When operating induced draft cooling towers during cold weather (wet bulb temperature less than 32°F), one of the prime considerations is the prevention of icing of the inlet louvers or fill. When excessive ice accumulates, the additional weight can sometimes collapse the air louvers, fill, and even the entire cooling tower itself. It is essential that operators monitor the cooling towers for ice buildup during cold weather, understand the importance of keeping ice buildup within safe levels, and know how to take action to reduce ice buildup if necessary.
Most induced draft cooling tower air inlet louvers are designed for some level of ice buildup. This level of ice buildup is commonly referred to as “Safe Ice”, defined as safe standing ice and as shown in the figure below.
Levels of unsafe ice are also illustrated in the figure. When unsafe levels of ice form, the integrity of the cooling tower can be put in jeopardy.
To prevent unsafe ice levels during cold weather, operators should adhere to several principles of cooling tower operation in cold weather1. These principles include:
In the event unsafe levels of standing and curtain ice form on a cooling tower, there are actions that operators can take to reduce ice buildup on the cooling tower. Common actions that operators can take include:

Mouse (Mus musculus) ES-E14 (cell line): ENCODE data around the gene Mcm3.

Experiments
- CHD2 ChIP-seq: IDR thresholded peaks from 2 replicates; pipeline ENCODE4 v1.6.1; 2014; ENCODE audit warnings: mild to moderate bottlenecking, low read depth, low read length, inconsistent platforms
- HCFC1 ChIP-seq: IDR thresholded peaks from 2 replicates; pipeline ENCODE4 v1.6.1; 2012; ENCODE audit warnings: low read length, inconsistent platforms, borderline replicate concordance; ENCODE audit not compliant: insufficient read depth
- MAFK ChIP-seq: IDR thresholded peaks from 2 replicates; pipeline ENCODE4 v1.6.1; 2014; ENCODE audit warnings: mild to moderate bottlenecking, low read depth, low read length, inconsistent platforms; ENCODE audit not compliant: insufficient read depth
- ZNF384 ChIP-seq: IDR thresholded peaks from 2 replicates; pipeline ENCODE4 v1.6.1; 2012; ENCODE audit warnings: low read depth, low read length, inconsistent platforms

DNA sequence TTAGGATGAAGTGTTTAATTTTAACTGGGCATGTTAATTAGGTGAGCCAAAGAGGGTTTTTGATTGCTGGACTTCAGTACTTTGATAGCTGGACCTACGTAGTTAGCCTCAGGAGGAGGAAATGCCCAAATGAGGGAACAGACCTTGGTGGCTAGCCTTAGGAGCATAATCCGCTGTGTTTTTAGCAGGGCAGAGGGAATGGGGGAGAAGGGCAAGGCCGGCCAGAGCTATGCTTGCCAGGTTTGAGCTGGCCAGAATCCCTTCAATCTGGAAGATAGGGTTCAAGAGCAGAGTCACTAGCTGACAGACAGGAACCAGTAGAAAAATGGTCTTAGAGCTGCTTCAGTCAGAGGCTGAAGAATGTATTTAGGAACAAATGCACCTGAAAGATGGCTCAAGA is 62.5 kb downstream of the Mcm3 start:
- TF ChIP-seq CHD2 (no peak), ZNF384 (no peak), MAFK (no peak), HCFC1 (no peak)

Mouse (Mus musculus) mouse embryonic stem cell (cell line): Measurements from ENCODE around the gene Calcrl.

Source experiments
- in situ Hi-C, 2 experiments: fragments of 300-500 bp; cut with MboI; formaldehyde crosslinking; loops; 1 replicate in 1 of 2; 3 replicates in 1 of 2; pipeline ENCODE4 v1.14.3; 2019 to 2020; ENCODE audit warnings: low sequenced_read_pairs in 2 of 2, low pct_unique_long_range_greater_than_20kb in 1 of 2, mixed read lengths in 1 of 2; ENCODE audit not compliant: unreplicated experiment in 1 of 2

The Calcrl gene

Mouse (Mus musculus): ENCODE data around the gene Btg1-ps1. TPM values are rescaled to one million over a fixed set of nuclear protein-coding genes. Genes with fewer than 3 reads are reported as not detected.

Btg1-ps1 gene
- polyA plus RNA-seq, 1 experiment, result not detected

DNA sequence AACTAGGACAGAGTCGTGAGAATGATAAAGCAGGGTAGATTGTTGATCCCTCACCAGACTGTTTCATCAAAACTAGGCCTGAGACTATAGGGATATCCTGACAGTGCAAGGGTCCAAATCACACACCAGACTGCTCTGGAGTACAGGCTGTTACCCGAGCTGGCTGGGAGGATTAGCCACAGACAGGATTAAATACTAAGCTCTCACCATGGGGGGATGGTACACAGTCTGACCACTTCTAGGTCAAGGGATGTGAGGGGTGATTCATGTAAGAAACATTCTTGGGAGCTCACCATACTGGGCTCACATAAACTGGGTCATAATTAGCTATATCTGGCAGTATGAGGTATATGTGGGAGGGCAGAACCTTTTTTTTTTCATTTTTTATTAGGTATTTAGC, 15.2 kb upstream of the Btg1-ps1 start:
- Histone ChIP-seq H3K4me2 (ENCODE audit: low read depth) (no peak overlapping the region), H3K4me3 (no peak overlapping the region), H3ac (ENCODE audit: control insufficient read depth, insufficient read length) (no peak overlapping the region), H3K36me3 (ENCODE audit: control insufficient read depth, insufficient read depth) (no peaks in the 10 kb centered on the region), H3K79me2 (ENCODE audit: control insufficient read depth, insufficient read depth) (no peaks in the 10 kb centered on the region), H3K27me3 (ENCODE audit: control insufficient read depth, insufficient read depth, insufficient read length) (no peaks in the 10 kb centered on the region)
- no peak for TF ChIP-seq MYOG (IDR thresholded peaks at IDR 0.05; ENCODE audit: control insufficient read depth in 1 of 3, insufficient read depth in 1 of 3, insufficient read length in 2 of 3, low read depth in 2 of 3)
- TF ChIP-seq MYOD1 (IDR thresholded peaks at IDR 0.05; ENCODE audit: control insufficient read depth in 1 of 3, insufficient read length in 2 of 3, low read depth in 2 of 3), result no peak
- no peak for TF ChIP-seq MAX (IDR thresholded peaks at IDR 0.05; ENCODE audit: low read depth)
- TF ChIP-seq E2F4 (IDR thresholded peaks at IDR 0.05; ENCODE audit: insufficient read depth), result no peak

Cooling tower air inlet louvers are angled inward to keep the process fluid from splashing out of the cooling tower while also allowing for maximum air flow into the tower. Ideally, if the angle of the louvers is correct, any water that escapes the cooling tower fill would be drawn into the cooling tower to reduce makeup water usage. Also, the louvers are not angled so much that they make it difficult for air to flow across the louvers and into the tower fill. With that said, by design, some water is meant to escape the cooling tower fill, coat the louvers to allow a flow of warm water across the louvers during normal operation and be ultimately drawn in by the airflow into the cooling tower.
If the airflow into a cooling tower is reduced, by slowing or stopping the fans, the water that would have been previously drawn into the cooling tower will instead wash over the louvers. As the process fluid is warm, it’s washing over the louvers will melt the ice. It is therefore possible to de-ice cooling tower louvers by stopping or reducing the speed of the cooling tower fans.
Understanding ice buildup on cooling towers and the importance of maintaining ice buildup within safe levels is critical to the operators’ ability to operate their cooling towers safely and efficiently. Management should ensure their operators are professionally trained on the operation of cooling towers during cold weather, site-specific cooling tower controls and equipment, and how the cooling towers should be operated during varying ambient conditions.
Inadequate training can often result in allowing cooling tower ice buildup to reach unsafe levels during cold weather. This can force unplanned shutdowns and result in costly repairs. Further, the cold weather conditions that place cooling towers at increased risk for icing are often also the conditions of peak demand. An unplanned shutdown during these periods can result in lost revenue at a time where the plant would have been most profitable.